After yesterday’s mind-blowing Entry Descent and Landing (EDL) video reveal and dump of raw images for the public to gloss over, some have been looking closer at the pattern used on the parachute. While most parachutes use special designs, JPL has been know to hide secret messages all around their spacecraft and in less than a day Redditors decoded it.
The parachute, packed so tightly to the point where the density of the pack was close to the density of the material used, was deployed high in the Martian atmosphere. Going just under 1600 kph (1000 mph), this happened just 3 minutes before touchdown and is key to gaining a radar lock on the ground to help determine where it is safe for the rover to land.
Fired from a mortar out the back of the backshell, the part that covers and protects the rover during entry and descent, it deploys in less than 2 seconds immediately helping to slow the rover down in the thin Martian atmosphere. As it unfurls it shows an asymmetrical orange and white pattern. Asymmetrical designs are common in spaceflight so teams watching the video can identify sections of parachutes as events happen.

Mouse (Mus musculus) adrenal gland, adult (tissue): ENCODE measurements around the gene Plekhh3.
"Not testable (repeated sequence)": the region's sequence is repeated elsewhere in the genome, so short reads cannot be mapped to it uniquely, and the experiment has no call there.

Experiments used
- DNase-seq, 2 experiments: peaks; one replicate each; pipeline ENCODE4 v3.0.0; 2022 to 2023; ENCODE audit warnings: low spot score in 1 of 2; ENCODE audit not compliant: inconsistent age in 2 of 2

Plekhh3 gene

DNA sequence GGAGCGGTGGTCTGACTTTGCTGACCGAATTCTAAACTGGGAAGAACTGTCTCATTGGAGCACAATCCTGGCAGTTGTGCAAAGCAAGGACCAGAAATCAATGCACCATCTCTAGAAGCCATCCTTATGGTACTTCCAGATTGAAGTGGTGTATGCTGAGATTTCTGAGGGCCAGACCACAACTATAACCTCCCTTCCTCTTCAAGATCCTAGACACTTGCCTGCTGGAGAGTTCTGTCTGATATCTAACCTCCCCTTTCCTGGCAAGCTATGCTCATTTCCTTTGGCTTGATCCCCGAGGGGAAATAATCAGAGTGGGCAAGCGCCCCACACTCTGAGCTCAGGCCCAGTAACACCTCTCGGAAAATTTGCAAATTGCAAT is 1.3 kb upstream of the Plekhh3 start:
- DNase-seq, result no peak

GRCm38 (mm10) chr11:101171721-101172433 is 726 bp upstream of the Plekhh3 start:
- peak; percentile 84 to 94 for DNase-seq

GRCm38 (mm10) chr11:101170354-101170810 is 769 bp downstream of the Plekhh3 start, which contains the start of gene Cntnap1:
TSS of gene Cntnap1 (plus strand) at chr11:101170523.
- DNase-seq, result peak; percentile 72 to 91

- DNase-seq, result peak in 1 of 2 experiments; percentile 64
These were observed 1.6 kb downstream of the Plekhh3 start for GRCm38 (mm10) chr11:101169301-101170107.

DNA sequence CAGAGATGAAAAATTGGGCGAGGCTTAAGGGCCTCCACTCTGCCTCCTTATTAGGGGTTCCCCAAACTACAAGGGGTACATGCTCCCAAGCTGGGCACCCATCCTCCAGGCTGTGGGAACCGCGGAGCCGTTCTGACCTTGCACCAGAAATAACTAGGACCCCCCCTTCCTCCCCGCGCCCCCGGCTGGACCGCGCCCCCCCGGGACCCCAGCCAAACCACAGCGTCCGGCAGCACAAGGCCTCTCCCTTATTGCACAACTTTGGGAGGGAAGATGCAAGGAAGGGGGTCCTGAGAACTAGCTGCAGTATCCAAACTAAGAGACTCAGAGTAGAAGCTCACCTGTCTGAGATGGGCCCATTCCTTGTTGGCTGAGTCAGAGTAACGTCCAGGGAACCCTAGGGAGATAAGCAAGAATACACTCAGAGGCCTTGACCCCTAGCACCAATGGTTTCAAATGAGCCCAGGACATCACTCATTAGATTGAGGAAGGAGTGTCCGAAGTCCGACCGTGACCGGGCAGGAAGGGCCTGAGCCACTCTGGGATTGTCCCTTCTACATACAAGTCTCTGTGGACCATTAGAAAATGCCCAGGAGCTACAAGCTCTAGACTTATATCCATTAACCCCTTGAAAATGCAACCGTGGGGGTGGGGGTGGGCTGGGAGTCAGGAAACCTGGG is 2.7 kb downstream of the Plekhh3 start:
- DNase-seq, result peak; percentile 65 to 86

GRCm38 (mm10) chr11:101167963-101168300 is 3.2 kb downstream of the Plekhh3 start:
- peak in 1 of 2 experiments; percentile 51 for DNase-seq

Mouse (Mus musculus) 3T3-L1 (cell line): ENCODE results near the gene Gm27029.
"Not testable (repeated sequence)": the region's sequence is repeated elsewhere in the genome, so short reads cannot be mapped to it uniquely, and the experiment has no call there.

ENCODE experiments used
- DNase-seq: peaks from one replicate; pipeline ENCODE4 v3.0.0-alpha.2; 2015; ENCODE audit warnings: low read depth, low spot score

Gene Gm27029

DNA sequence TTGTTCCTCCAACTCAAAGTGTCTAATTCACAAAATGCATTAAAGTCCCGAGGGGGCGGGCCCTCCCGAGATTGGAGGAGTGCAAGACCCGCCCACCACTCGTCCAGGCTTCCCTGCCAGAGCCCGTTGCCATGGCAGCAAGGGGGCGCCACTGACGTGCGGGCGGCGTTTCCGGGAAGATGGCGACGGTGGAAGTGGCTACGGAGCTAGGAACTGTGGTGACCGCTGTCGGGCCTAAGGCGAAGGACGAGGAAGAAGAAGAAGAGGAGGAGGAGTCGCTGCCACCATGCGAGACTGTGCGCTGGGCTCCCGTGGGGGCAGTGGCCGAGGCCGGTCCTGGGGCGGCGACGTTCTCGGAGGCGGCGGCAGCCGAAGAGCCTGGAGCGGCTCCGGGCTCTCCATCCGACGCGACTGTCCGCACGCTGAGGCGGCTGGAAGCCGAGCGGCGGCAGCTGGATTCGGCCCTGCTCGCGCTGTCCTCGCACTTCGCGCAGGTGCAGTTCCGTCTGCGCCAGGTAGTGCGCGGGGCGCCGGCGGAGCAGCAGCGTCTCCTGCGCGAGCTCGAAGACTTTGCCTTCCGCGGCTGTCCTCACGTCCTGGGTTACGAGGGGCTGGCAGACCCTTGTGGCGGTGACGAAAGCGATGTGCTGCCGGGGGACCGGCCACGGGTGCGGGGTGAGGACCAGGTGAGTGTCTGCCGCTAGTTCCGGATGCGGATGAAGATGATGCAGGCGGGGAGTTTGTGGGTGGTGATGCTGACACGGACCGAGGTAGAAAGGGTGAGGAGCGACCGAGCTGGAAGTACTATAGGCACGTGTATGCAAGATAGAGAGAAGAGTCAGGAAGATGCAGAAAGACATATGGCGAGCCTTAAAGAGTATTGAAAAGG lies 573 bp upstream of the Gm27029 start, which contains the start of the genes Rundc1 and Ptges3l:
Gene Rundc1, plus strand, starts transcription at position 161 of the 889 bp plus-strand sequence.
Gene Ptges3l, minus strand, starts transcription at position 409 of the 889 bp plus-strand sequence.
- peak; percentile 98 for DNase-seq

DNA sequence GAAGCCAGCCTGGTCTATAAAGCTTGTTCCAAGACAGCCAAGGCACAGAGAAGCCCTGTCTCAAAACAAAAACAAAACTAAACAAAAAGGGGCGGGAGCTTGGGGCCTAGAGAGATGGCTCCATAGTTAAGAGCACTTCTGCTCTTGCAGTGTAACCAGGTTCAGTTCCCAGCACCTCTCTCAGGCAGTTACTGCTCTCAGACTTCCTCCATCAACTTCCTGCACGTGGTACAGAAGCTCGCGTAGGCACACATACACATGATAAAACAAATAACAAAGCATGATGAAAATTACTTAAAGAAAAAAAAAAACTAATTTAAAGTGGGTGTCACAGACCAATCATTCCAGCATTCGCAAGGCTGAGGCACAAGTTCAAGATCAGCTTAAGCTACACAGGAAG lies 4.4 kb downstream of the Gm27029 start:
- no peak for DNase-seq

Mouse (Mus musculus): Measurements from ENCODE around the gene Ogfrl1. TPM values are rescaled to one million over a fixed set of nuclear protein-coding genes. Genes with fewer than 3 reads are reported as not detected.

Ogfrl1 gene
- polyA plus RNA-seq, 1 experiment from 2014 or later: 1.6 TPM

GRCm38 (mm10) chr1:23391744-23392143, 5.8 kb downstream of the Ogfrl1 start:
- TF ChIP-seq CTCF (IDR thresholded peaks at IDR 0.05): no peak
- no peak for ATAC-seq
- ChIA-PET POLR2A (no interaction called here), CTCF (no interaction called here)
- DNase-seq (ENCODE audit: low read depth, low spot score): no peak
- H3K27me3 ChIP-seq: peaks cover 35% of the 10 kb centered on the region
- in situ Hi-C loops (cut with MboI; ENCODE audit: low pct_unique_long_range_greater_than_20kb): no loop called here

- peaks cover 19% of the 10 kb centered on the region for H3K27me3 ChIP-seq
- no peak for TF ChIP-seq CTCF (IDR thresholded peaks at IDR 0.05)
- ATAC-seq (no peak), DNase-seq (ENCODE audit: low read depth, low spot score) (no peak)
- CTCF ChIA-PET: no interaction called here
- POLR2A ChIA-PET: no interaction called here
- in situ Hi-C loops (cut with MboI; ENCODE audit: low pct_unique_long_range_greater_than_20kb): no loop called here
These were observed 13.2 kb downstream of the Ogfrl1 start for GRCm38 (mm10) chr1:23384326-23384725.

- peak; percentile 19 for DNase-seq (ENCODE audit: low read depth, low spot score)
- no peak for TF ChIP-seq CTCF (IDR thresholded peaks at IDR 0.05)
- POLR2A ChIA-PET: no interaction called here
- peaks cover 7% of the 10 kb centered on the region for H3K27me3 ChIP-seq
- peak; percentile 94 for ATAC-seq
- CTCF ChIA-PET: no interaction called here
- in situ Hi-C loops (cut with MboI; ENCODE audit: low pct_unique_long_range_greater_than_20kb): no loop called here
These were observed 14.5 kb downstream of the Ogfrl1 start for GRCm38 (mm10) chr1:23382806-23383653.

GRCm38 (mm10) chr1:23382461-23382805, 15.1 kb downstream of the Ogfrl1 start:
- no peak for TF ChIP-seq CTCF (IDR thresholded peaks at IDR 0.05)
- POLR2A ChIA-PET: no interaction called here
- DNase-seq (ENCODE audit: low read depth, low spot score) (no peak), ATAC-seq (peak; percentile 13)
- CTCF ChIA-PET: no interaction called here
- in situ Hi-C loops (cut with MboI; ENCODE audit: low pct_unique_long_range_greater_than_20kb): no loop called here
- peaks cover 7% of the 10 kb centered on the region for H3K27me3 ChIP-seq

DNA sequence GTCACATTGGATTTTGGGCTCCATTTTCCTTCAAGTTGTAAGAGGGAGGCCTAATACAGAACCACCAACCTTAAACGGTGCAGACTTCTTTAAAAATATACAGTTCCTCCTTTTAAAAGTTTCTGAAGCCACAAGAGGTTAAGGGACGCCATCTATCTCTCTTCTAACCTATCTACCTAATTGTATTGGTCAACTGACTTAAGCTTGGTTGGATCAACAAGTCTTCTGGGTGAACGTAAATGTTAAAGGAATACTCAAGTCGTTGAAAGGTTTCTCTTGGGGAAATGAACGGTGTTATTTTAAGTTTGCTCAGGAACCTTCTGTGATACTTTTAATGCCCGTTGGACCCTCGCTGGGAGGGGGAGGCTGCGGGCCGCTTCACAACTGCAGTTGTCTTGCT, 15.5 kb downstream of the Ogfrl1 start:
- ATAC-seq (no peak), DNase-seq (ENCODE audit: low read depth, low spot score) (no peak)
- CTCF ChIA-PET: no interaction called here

While it may just look like a design meant to be unique whichever way you look at it, NASA’s Jet Propulsion Laboratory (JPL) has been know to leave little messages on their rovers for fun and they have gotten good at it. They put “J-P-L” in morse code on one of the wheels of Curiosity to mark their territory as they go and also put the same message but in braille on the InSight lander. This time they added a much more meaningful message in a much harder-to-find spot.
Confirmed by Perseverance’s Chief Engineer Adam Steltzner, users on Reddit decoded the parachute colors by using the oranges as “1”s and white spots as “0”s to spell out JPL’s motto “Dare Mighty Things”. Each ring represents a word with the fourth ring giving the coordinates to JPL’s headquarters in Southern California.
This motto is displayed all over their headquarters including behind the EDL team in their mission control room as well as on their famous containers of peanuts they eat before every mission. It’s funny to think that the effort to put this hidden message on Mars might have never have been seen if the last-minute addition of the EDL cameras weren’t added.
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